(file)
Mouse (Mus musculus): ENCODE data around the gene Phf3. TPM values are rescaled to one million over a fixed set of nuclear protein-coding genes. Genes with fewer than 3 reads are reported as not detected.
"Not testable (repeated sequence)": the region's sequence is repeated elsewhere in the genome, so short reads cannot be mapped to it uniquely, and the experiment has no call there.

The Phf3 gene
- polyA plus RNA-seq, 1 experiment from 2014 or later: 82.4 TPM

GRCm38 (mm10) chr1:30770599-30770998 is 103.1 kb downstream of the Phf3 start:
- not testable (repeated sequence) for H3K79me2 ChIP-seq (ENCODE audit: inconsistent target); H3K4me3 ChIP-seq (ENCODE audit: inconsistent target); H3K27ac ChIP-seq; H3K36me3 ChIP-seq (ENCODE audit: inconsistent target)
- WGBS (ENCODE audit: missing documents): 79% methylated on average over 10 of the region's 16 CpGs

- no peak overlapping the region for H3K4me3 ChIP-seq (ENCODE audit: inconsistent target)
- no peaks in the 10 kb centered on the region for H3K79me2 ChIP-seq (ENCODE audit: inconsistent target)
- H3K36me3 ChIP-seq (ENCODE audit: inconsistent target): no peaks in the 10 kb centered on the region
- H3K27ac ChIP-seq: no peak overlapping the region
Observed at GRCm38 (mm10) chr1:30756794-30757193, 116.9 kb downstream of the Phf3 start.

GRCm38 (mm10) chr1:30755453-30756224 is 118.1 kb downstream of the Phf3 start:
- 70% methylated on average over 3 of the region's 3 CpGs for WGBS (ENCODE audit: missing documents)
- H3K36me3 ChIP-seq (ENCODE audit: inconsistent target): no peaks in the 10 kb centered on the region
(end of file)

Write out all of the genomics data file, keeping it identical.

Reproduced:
Mouse (Mus musculus): ENCODE data around the gene Phf3. TPM values are rescaled to one million over a fixed set of nuclear protein-coding genes. Genes with fewer than 3 reads are reported as not detected.
"Not testable (repeated sequence)": the region's sequence is repeated elsewhere in the genome, so short reads cannot be mapped to it uniquely, and the experiment has no call there.

The Phf3 gene
- polyA plus RNA-seq, 1 experiment from 2014 or later: 82.4 TPM

GRCm38 (mm10) chr1:30770599-30770998 is 103.1 kb downstream of the Phf3 start:
- not testable (repeated sequence) for H3K79me2 ChIP-seq (ENCODE audit: inconsistent target); H3K4me3 ChIP-seq (ENCODE audit: inconsistent target); H3K27ac ChIP-seq; H3K36me3 ChIP-seq (ENCODE audit: inconsistent target)
- WGBS (ENCODE audit: missing documents): 79% methylated on average over 10 of the region's 16 CpGs

- no peak overlapping the region for H3K4me3 ChIP-seq (ENCODE audit: inconsistent target)
- no peaks in the 10 kb centered on the region for H3K79me2 ChIP-seq (ENCODE audit: inconsistent target)
- H3K36me3 ChIP-seq (ENCODE audit: inconsistent target): no peaks in the 10 kb centered on the region
- H3K27ac ChIP-seq: no peak overlapping the region
Observed at GRCm38 (mm10) chr1:30756794-30757193, 116.9 kb downstream of the Phf3 start.

GRCm38 (mm10) chr1:30755453-30756224 is 118.1 kb downstream of the Phf3 start:
- 70% methylated on average over 3 of the region's 3 CpGs for WGBS (ENCODE audit: missing documents)
- H3K36me3 ChIP-seq (ENCODE audit: inconsistent target): no peaks in the 10 kb centered on the region